Why not use a random permutation as a block cipher?

The purpose of a block cipher is to act like a random permutation, and indeed a common security definition is one in which the block cipher is taken to be indistinguishable from a random permutation (see Wikipedia). So then why not use a random permutation as a block cipher? That is, the secret key could just be a list of $$2^n$$ random pairings (for $$n$$ bit block) between input (plaintext) and output (ciphertext). Indeed, this would trivially satisfy the security definition.

• Contradict to definition; What (precisely) is a block cipher? and besides this is well-written in textbooks. Commented May 19, 2022 at 16:34
• Does this answer your question? How are keys mapped to cipher texts in block ciphers with large block sizes? Commented May 19, 2022 at 18:01
• @kelalaka I think so mostly, however I suppose I am still a little unclear as to whether a random permutation as defined above still satisfies the definition of a block cipher, or whether we do not use it as one due to practical issues. Commented May 19, 2022 at 18:06
• It seems you did not see this section. Lindell&Katz 3.5.1 Pseudorandom Functions and Permutations This is dealt in there. Commented May 19, 2022 at 18:35
• A block cipher is a family of permutations where each key selects one permutation ( you already see that representing all possible permutations is out of the question due to the size of representation and computation). Instead, we took subset with hoping that they are indistinguishable from a random permutation Commented May 19, 2022 at 18:40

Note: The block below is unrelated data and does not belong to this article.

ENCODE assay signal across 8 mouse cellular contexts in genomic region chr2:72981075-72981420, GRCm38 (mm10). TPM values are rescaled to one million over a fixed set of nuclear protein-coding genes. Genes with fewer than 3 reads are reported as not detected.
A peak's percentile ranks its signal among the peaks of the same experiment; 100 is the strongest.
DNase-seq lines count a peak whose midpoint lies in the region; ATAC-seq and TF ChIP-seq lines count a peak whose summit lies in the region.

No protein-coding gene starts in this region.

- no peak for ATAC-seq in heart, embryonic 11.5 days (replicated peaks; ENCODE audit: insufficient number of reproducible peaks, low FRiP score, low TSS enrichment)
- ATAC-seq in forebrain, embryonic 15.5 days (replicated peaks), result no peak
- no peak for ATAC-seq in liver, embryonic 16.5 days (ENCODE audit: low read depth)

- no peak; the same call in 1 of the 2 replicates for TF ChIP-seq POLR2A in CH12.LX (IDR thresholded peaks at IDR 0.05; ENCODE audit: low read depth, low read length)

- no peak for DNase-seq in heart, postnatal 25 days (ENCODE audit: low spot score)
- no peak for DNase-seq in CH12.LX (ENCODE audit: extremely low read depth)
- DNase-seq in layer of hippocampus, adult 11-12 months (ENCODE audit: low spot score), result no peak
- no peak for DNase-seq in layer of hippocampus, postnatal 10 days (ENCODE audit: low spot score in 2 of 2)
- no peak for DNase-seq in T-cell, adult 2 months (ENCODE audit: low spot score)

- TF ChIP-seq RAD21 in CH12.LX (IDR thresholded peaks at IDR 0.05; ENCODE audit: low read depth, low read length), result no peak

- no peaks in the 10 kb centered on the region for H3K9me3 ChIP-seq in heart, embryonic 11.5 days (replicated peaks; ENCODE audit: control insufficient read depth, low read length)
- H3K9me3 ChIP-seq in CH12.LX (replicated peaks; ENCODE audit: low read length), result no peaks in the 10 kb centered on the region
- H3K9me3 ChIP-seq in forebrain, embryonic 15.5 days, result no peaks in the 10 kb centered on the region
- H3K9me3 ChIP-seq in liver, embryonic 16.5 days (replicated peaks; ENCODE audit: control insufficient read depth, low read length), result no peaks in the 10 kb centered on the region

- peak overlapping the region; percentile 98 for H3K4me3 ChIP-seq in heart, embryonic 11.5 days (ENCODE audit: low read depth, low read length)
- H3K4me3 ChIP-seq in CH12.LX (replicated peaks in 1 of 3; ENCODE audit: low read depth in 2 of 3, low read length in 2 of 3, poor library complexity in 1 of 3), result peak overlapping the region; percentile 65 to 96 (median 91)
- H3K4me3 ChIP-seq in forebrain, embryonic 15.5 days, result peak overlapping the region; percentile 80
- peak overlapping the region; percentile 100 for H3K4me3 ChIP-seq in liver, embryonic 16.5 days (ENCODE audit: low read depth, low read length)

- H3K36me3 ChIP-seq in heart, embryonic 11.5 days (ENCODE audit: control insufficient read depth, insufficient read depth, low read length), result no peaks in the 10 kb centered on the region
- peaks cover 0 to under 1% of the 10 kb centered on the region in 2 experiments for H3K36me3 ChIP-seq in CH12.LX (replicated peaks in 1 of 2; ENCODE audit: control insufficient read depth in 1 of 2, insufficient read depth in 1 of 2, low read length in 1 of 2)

1 Answer

The issue is the lack of a compact representation. Assume you wanted to specify a 128-bit block cipher this way. A naive representation of a permutation on such blocks would consist of a sequence of $$2^{128}$$ elements of $$128$$ bits each - that's around $$5.4 \cdot 10^{27}$$ TB. That is impossible to store, let alone to securely exchange.

Compare this with usual candidates for things which are indistinguishable from a truly random permutation, where the size of the secret information to be exchanged is normally linear in the security parameter.

Using smaller permutations is not an option either, as they must be large enough to resist a brute-force attack. Plus once your block size gets too small, the overhead cost of whatever mode of operation you use is likely to become significant.

• Alright, but consider a 16 bit block: then there are $2^{16}!$ keys, which is far larger than $2^{256}$ for example, so in this case the key could not be brute forced, no? Commented May 19, 2022 at 17:49
• A 16 bit blocksize will fall victim directly to a dictionary attack Commented May 19, 2022 at 18:10